Other modelling approaches include integrated PK and pharmacodynamic (PD) modelling that aim to better characterise drug exposure and response relationships. These models can be further expanded into multi-scale models by building in layers of biological complexity from the sub-cellular to the organ system level and even across populations. Classical modelling approaches can be limited by inherently variable and often incomplete biological datasets that need to be accounted for when creating prediction models. Machine Learning can improve the ability of models to handle large, complex datasets, and when combined with the wealth of non-clinical data available and existing physiological models, has the potential to drive a step-change in predictive toxicology (11). The ability of some Machine Learning algorithms to learn and improve over time and their potential to address data gaps where there is adequate coverage from overlapping areas, further improves their potential predictivity and accuracy. Advances specifically looking to improve models in predictive toxicology include work using neural network approaches to model human organ toxicity and multi-species acute toxicity end points using novel prediction models (12,13). Additionally, agent-based morphometric models of dynamic signalling networks, parameterised by in vitro data on human molecular and cellular targets, can represent emergent behaviours and serve as in silico chemical screening platforms (14,15). Multi-scale mathematical models combining Machine Learning, agent-based, PK/PD and cell or tissue system models within a quantitative systems toxicology framework also offer the opportunity to represent the interplay between organs in a virtual environment (15,16). With the global bio-simulation market projected to grow to over $9 billion by 2028 (17), there are strong drivers to accelerate the development and accuracy of these models in assessing the safety of new medicines.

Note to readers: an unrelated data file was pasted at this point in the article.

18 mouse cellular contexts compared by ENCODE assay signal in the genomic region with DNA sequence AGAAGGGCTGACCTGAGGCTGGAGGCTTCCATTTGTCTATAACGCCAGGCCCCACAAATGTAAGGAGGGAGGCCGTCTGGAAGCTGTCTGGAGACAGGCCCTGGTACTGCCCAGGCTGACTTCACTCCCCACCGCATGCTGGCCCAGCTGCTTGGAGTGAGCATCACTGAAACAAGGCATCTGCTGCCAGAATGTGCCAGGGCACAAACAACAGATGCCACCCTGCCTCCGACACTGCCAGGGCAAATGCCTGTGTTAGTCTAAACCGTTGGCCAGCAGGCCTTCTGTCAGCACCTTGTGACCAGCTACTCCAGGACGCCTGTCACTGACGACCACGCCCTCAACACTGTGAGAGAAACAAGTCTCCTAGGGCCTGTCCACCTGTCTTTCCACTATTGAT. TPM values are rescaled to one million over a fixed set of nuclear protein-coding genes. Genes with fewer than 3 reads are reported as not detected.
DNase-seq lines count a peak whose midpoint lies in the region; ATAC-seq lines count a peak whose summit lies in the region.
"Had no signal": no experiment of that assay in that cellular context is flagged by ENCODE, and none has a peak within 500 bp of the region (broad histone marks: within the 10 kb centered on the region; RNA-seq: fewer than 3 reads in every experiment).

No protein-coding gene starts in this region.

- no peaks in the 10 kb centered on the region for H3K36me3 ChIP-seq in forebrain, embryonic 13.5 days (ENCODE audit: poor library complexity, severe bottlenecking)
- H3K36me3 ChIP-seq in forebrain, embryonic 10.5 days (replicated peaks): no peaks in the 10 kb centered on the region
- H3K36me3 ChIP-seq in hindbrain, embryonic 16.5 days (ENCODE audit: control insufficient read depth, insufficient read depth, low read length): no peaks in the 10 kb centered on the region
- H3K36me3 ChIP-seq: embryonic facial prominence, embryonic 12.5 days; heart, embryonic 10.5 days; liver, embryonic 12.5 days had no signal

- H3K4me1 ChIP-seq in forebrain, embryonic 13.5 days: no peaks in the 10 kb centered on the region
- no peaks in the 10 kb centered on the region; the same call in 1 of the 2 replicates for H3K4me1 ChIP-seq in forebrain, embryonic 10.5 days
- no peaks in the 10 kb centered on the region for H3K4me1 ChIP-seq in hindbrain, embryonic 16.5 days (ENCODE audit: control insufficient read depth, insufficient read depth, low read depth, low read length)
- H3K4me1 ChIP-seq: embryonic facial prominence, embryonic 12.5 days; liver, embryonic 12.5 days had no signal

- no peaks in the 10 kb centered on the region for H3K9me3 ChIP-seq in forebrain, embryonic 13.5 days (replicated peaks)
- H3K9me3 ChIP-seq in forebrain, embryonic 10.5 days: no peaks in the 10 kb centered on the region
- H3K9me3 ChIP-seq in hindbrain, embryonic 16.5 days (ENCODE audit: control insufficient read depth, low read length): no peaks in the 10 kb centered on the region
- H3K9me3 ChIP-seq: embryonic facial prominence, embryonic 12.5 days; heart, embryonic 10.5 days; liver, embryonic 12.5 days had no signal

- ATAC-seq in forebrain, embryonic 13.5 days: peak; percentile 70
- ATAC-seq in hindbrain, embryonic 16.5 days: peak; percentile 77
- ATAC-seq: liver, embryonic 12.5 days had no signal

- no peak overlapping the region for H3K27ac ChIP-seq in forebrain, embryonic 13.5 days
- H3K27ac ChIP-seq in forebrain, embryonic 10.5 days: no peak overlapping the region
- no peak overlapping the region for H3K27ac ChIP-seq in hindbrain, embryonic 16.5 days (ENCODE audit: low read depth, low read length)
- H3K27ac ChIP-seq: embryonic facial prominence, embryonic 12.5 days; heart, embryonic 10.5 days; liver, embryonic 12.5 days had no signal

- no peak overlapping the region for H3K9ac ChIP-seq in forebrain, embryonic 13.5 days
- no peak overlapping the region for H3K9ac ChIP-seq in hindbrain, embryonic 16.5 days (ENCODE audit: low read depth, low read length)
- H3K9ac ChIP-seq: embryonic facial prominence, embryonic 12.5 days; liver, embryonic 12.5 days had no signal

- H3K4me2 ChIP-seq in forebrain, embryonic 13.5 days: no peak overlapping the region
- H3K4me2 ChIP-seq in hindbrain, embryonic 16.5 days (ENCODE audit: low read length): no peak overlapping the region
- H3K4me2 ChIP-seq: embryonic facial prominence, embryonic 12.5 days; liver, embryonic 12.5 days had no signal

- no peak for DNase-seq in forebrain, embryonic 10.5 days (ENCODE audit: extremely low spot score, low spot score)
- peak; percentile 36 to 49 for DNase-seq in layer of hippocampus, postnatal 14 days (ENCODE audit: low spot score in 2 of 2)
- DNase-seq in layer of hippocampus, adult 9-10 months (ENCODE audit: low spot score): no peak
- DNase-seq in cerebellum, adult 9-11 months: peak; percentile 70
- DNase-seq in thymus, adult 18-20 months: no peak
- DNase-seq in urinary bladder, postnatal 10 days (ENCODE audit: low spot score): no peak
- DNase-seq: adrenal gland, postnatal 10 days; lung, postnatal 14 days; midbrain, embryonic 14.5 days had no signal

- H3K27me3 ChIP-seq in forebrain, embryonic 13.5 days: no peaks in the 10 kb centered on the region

There is now the potential to apply advanced in silico tools and approaches to support the building of a more robust evidence base to facilitate moving towards using a single (rodent) species, without increasing risk to humans. Utilising the vast amount of historical and contemporary dog study data, a virtual model could be used for the assessment of potential target organ toxicities in the dog. Other non-rodents, such as non-human primates (NHPs) and minipigs, are also common non-rodent species used for small molecule testing. However, the historical use of the dog for small molecule development has produced considerable data in the literature and study reports that can be exploited. There may be potential to expand the model to develop other virtual non-rodent species in the future, and to other drug modalities.
A virtual human in which to assess potential toxicity would perhaps be the ideal model to develop, however, this is likely to be too big of a translational step (from rodent directly into human, without some level of non-rodent data) for acceptance by clinicians and regulators. The validation required for a model predicting human effects will also be much more difficult to achieve than acceptance of a model used to predict long-term dog study outcomes (where there may be the possibility to also validate predictions with shorter term dosing studies in dog and/or rat). Dogs used in toxicology studies are genetically less heterogeneous than the human population providing data more amenable for modelling purposes.
This Challenge aims to develop a model or suite of models that will ultimately replace the use of the dog in six to nine-month (chronic) toxicology studies. Proposals that aim to tackle the problem using a system-wide approach are welcomed. It is, however, acknowledged that the early and mid-term aims may focus on the development of a model that can identify the potential toxicity risk for a series of key target organs known to be affected in the dog, or that have been documented to be likely indicators of risk in humans.